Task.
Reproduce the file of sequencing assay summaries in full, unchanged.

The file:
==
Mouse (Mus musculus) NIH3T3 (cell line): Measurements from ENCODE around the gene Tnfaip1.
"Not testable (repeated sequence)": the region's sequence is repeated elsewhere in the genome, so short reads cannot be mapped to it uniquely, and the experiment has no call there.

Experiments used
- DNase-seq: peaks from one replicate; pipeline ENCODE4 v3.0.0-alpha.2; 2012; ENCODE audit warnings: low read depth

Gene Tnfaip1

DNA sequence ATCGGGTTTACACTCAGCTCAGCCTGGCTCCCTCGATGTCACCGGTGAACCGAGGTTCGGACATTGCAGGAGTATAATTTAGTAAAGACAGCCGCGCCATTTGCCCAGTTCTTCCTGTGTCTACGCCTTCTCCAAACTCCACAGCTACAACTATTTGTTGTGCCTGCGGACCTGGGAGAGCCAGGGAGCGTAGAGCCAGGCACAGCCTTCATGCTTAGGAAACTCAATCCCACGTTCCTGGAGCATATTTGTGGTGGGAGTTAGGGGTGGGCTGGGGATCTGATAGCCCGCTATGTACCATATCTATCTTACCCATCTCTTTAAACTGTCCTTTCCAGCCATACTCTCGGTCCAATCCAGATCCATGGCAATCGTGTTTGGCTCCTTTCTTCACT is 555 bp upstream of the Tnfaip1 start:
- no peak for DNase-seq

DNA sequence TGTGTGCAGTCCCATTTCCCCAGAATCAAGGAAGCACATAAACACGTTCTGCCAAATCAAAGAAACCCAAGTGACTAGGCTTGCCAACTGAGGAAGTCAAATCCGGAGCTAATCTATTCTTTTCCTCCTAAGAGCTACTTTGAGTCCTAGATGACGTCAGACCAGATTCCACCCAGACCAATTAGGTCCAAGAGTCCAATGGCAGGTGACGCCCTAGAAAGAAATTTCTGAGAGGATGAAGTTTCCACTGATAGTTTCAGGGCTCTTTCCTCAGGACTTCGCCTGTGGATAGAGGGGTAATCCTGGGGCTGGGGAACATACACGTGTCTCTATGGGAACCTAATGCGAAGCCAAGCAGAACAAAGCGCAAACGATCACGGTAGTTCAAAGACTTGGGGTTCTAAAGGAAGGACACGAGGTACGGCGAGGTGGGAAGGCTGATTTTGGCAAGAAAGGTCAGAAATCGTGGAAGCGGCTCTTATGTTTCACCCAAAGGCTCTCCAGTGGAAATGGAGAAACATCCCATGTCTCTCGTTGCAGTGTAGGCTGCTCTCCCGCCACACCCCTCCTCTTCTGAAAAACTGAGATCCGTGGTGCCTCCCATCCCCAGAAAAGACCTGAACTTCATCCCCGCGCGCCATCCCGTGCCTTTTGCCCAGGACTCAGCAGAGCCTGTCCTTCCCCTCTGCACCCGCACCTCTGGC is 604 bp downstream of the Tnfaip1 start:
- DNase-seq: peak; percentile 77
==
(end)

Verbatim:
Mouse (Mus musculus) NIH3T3 (cell line): Measurements from ENCODE around the gene Tnfaip1.
"Not testable (repeated sequence)": the region's sequence is repeated elsewhere in the genome, so short reads cannot be mapped to it uniquely, and the experiment has no call there.

Experiments used
- DNase-seq: peaks from one replicate; pipeline ENCODE4 v3.0.0-alpha.2; 2012; ENCODE audit warnings: low read depth

Gene Tnfaip1

DNA sequence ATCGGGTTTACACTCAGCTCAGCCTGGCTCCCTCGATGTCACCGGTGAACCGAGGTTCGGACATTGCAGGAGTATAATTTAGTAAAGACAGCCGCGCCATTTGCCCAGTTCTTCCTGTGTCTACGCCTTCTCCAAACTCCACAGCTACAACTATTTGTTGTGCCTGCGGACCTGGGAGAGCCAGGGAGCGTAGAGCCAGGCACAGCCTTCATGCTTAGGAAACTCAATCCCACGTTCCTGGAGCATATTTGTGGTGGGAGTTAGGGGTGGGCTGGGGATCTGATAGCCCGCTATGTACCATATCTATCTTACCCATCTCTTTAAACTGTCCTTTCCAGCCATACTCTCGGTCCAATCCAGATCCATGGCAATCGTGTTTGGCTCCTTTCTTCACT is 555 bp upstream of the Tnfaip1 start:
- no peak for DNase-seq

DNA sequence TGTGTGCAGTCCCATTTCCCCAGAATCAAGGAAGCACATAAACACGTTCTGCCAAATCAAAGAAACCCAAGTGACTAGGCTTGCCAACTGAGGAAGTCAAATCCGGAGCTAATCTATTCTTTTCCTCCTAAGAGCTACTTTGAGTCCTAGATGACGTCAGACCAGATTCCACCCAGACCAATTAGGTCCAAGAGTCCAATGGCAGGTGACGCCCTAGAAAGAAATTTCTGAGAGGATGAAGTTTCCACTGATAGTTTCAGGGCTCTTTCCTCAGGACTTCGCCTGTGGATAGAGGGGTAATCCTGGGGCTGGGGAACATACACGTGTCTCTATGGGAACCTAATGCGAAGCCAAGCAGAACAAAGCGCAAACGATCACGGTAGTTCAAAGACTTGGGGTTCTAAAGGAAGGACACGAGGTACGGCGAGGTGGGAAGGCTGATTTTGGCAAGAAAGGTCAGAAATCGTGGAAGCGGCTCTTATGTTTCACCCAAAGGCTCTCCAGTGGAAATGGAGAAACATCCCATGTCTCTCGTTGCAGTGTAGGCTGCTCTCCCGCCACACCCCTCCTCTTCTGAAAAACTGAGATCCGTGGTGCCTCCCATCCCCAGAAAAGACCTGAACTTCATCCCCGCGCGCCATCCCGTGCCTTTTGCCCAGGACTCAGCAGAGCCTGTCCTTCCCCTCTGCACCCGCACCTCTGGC is 604 bp downstream of the Tnfaip1 start:
- DNase-seq: peak; percentile 77